Status of child protection at removal centre alarms prison chief inspector

Safeguarding arrangements for asylum seeker children detained at
Dungavel immigration removal centre in Scotland remain inadequate,
more than two years after the chief inspector of prisons made a
series of recommendations on how they should be improved.

In a report on the centre, released this week, Anne Owers said she
was “extremely concerned” that her recommendations for independent
welfare assessments had not been implemented.

She had criticised the arrangements for safeguarding children at
Dungavel in her last inspection of the centre carried out in
October 2002.

She said that despite centre staff and the local social services
department working well together they had been unable to get the
Home Office to engage with proposals for independent

In another report on Tinsley House, near Gatwick, which covers an
inspection carried out in November 2004, Owers also found
assessments were not taking place.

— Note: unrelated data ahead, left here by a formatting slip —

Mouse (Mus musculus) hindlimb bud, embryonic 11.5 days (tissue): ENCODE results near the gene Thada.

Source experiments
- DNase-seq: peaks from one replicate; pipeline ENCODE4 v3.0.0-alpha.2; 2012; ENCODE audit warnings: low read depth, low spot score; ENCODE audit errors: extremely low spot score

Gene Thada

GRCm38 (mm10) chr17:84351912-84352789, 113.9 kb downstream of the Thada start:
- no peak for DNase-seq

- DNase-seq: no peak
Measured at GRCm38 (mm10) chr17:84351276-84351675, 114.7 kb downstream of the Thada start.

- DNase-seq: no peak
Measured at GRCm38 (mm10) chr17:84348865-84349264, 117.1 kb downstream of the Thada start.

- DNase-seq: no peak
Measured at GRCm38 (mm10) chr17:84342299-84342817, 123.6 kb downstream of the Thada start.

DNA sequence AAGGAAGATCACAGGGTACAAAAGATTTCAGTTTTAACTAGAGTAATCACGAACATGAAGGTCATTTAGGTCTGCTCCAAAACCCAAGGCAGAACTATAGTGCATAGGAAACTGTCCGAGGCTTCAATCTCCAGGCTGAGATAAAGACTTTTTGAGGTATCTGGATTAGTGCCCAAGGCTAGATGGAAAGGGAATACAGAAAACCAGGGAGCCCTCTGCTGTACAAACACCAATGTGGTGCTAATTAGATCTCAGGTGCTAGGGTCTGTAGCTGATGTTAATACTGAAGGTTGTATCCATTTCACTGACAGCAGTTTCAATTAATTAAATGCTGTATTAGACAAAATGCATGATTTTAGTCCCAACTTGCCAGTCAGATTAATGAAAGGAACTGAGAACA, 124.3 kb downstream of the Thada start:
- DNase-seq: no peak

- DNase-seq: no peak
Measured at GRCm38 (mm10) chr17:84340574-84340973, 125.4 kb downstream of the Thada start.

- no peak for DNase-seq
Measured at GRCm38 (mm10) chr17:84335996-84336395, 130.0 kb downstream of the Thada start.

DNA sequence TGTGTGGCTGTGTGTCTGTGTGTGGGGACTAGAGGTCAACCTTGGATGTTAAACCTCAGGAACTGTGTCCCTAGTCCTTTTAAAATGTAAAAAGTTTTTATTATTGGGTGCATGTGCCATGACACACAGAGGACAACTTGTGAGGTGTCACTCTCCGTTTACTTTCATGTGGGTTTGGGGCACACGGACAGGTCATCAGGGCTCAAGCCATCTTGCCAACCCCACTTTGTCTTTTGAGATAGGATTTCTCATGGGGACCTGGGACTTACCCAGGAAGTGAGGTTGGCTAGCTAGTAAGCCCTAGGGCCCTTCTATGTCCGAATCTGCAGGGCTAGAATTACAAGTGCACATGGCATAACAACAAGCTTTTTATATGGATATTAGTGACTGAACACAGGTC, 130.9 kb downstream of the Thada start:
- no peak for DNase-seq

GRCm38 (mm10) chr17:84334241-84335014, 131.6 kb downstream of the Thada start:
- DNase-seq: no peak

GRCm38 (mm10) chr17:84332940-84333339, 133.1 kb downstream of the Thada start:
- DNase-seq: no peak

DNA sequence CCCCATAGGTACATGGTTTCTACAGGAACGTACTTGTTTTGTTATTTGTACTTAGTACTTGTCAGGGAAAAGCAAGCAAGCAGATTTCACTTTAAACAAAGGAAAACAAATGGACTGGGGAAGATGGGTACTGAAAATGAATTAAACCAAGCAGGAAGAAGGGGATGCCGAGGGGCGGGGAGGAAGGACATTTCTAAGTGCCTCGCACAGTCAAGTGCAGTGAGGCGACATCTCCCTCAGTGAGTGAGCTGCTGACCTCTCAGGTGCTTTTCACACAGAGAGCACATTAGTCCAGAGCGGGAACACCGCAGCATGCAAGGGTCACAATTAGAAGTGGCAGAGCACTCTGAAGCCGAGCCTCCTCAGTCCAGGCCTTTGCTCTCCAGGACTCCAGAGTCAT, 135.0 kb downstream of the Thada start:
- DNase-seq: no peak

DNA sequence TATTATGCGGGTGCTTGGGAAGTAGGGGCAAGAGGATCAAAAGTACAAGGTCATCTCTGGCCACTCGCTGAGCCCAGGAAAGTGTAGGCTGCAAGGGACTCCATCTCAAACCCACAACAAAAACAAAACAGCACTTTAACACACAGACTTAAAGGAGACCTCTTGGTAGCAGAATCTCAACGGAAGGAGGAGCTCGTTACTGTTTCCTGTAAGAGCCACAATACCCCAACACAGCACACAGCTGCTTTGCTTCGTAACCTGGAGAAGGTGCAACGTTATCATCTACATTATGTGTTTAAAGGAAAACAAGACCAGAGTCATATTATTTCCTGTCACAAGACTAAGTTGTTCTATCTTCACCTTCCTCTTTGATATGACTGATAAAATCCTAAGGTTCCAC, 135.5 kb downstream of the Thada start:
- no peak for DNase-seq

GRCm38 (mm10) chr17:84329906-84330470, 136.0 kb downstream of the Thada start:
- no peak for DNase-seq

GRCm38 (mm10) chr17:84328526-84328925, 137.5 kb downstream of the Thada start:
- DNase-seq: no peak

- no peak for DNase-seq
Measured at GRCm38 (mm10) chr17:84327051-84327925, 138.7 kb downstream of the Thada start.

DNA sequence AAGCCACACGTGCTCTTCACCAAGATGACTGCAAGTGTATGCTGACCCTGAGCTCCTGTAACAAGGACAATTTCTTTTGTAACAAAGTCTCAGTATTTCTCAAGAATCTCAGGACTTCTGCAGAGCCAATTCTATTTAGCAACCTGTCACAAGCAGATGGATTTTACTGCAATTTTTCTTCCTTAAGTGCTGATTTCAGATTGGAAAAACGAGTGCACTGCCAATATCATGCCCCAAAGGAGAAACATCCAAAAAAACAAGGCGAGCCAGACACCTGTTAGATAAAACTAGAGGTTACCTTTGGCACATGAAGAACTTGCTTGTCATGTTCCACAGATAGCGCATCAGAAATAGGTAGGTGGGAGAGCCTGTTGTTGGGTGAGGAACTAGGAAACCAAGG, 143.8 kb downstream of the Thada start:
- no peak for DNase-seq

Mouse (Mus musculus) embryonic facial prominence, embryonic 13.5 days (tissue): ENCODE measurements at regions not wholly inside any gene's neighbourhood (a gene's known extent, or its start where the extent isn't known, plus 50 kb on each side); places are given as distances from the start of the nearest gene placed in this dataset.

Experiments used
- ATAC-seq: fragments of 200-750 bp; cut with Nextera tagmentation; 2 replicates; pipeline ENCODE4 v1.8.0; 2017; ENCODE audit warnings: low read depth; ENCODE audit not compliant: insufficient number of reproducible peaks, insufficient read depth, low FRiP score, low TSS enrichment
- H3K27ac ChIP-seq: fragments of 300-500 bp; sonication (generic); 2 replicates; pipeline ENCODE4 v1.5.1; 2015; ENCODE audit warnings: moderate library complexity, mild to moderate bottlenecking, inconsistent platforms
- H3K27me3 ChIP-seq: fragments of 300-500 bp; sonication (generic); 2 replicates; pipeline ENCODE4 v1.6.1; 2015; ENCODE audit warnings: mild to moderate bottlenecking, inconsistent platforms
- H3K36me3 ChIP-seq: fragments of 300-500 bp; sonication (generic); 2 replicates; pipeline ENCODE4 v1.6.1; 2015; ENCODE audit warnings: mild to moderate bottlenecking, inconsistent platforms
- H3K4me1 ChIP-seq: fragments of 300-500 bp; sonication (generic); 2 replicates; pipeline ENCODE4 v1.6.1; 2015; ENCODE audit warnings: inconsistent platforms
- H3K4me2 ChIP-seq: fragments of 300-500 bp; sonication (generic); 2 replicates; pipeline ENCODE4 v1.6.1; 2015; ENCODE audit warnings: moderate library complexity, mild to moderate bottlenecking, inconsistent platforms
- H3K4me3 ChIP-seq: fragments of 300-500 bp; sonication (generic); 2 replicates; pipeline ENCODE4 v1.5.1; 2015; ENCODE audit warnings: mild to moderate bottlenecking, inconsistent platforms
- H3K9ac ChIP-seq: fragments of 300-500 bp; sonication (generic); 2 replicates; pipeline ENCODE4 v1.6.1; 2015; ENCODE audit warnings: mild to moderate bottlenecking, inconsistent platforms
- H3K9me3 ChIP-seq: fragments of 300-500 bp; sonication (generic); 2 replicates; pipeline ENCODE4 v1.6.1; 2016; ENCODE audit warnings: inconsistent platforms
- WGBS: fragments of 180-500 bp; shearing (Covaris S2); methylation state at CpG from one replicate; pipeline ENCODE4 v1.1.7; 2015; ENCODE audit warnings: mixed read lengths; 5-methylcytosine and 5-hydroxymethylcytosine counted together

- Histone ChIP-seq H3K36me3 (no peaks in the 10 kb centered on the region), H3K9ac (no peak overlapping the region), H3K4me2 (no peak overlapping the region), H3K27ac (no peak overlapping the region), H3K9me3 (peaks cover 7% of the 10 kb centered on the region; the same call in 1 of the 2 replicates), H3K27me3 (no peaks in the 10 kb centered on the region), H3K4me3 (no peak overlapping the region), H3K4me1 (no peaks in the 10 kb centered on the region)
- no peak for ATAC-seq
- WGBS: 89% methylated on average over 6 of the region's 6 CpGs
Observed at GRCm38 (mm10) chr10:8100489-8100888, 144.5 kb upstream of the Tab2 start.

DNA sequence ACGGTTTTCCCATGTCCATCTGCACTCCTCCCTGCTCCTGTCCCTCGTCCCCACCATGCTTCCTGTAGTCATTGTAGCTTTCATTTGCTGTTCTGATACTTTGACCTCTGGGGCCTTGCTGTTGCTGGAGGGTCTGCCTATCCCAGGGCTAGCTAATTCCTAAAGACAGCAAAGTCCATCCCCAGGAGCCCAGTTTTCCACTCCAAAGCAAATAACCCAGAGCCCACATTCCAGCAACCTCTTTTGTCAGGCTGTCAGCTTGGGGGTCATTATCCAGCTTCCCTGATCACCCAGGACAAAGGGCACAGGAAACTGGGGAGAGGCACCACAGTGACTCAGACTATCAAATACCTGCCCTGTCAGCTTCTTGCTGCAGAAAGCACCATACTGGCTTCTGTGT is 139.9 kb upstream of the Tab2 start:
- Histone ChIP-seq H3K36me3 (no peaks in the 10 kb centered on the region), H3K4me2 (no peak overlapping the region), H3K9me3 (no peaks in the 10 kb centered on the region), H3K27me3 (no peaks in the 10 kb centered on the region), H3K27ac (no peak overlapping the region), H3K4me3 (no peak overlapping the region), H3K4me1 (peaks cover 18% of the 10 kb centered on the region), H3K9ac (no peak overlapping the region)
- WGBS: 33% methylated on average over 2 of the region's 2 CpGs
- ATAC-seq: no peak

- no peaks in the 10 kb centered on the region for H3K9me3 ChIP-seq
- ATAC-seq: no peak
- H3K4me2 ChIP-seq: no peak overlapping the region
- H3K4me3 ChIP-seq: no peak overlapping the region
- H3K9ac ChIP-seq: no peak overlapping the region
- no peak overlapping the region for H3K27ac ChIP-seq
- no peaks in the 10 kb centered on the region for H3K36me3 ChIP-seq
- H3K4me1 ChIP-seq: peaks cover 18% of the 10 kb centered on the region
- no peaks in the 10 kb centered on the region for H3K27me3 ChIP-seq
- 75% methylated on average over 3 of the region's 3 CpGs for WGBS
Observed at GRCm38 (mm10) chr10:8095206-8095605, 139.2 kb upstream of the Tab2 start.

She added that child protection procedures were also “seriously
deficient” at the centre. Problems included inadequate criminal
record checks on staff and no dedicated child protection

Sarah Cutler, policy and research officer at Bail for Immigration
Detainees, said that the charity was “appalled” that the government
still had not taken action to satisfy Owers’ child protection

Home Office minister Tony McNulty said that since the two
inspections had been carried out a new dedicated family unit at
Yarl’s Wood had opened to provide a “comfortable environment” for
families who are detained for more than three days.

He added that he would respond to Owers’ recommendations once he
had studied both reports in full.

Asylum statistics out this week show that the number of children
detained has doubled over the first three months of this year.
There were 50 children detained at the end of March 2005 compared
with 25 at the end of last year.

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